GO enrichment and KEGG pathway analysis

GO enrichment and KEGG pathway analyses were conducted on 163 identified target genes to understand the function and pharmacological mechanism of Res. According to GO analysis, the overlapping genes were involved in biological processes associated with ‘response to oxidative stress’, ‘response to xenobiotic stimulus’, ‘cellular response to chemical stress’, ‘response to molecule of bacterial origin’ and ‘response to lipopolysaccharide’. In terms of cellular components (CCs), the target genes were primarily associated with ‘membrane microdomain’ and ‘membrane raft’. The genes enriched in molecular functions (MFs) were associated with ‘DNA-binding transcription factor binding’, ‘cytokine receptor binding’, ‘RNA polymerase II-specific DNA-binding transcription factor binding’, ‘phosphatase binding’ and ‘heme binding’ (Fig. 7A). KEGG analysis revealed that ‘apoptosis’, ‘colorectal cancer’, ‘TNF signaling pathway’, ‘NF-kappa B signaling pathway’, and ‘IL-17 signaling pathway’ might be involved in regulating UC (Fig. 7B).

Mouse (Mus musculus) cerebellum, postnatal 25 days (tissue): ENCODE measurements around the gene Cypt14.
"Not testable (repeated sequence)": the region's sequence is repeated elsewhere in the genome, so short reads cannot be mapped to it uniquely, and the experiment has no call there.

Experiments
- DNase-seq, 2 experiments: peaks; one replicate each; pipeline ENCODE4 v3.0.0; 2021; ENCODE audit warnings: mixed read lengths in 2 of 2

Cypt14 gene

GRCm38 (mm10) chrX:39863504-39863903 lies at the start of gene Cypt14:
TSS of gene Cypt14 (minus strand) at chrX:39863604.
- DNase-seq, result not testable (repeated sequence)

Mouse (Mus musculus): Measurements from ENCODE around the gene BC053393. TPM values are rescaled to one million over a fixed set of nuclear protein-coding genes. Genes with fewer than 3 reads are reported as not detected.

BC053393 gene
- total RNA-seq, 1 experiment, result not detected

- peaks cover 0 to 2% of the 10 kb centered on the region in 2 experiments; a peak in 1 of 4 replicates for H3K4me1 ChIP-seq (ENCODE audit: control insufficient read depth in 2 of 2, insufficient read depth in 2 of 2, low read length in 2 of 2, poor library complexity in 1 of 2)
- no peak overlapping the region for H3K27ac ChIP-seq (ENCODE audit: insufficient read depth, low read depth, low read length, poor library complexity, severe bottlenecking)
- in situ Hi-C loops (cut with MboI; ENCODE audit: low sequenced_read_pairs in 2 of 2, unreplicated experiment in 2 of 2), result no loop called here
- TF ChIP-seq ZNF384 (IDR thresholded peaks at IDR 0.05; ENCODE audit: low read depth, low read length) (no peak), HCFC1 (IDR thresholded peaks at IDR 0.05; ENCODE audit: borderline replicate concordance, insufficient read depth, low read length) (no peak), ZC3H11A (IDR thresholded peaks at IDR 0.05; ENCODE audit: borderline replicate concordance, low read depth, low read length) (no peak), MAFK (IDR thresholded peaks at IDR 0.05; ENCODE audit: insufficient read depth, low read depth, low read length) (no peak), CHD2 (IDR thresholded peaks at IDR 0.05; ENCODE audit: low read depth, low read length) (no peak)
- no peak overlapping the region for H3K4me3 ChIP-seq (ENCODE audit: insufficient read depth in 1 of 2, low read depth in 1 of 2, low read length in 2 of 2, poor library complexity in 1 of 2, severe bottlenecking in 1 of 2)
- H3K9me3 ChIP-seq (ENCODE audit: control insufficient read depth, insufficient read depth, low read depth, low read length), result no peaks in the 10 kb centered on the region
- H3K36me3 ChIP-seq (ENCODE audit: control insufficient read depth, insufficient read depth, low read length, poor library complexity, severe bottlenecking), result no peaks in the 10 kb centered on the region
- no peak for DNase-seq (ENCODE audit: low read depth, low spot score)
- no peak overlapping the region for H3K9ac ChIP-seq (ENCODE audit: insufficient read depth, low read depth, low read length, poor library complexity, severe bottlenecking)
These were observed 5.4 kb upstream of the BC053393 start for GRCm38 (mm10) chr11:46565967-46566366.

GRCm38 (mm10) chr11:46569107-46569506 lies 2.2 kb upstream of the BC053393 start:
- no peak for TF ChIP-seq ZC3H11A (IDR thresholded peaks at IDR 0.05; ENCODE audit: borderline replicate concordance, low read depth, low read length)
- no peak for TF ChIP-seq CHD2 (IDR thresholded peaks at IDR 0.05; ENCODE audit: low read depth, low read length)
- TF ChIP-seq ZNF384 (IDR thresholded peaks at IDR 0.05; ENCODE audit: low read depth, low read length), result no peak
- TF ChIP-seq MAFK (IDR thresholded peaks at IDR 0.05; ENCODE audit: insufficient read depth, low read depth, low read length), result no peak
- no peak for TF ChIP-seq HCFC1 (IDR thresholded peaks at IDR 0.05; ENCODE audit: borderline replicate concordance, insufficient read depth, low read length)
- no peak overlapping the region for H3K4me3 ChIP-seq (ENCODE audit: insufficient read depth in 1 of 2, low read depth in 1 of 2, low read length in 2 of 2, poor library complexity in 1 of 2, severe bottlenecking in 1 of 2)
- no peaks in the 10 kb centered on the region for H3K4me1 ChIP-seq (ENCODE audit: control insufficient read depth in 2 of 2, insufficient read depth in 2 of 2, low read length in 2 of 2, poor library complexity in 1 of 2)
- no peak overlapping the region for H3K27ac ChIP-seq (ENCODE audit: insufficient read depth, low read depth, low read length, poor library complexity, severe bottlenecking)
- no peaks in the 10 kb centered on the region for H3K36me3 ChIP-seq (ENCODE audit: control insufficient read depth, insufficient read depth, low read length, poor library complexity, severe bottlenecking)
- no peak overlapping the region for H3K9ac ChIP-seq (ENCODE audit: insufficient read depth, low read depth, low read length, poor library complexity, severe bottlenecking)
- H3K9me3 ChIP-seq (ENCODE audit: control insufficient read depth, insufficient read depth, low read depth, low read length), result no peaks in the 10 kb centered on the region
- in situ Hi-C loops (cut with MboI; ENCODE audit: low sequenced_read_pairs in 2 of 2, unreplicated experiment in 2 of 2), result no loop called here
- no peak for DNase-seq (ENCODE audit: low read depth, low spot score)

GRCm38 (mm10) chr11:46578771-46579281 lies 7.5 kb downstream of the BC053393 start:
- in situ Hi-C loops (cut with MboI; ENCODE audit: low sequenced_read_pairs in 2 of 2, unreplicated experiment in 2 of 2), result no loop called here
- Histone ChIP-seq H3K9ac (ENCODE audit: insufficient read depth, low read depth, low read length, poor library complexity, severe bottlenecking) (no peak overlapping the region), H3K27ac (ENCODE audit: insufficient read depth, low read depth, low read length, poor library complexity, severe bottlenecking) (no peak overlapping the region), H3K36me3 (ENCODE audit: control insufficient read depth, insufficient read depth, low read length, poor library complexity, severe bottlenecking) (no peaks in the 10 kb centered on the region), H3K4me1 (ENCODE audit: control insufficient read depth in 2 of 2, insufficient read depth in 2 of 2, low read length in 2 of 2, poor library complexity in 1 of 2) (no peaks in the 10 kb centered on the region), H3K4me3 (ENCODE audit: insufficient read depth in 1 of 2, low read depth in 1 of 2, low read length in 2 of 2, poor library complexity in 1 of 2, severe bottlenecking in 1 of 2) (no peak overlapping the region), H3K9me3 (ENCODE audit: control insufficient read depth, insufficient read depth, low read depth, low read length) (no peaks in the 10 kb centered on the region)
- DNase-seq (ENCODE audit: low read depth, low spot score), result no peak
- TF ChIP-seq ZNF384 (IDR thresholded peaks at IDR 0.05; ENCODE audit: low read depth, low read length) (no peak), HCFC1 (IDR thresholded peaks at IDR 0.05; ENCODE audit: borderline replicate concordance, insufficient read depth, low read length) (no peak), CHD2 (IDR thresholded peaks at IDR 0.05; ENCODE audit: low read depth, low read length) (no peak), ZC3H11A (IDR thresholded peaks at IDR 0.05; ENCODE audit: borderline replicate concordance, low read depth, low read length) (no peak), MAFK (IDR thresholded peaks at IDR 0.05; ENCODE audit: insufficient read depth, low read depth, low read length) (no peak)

PPI network and key target screening

The common targets of Res and UC association were analyzed using the STRING program, selecting for medium confidence with a score >0.400 to construct the PPI network. Cytoscape was then used for visualization (Fig. 8). Nrf2 was identified as having a strong association with the potential molecular mechanism of Res alleviating UC, functioning as a regulator of anti-inflammatory and antioxidant capacity both in vivo and in vitro. Therefore, it was hypothesized that Res may protect the intestinal mucosal barrier and improve UC by modulating anti-inflammatory and antioxidant pathways associated with Nrf2.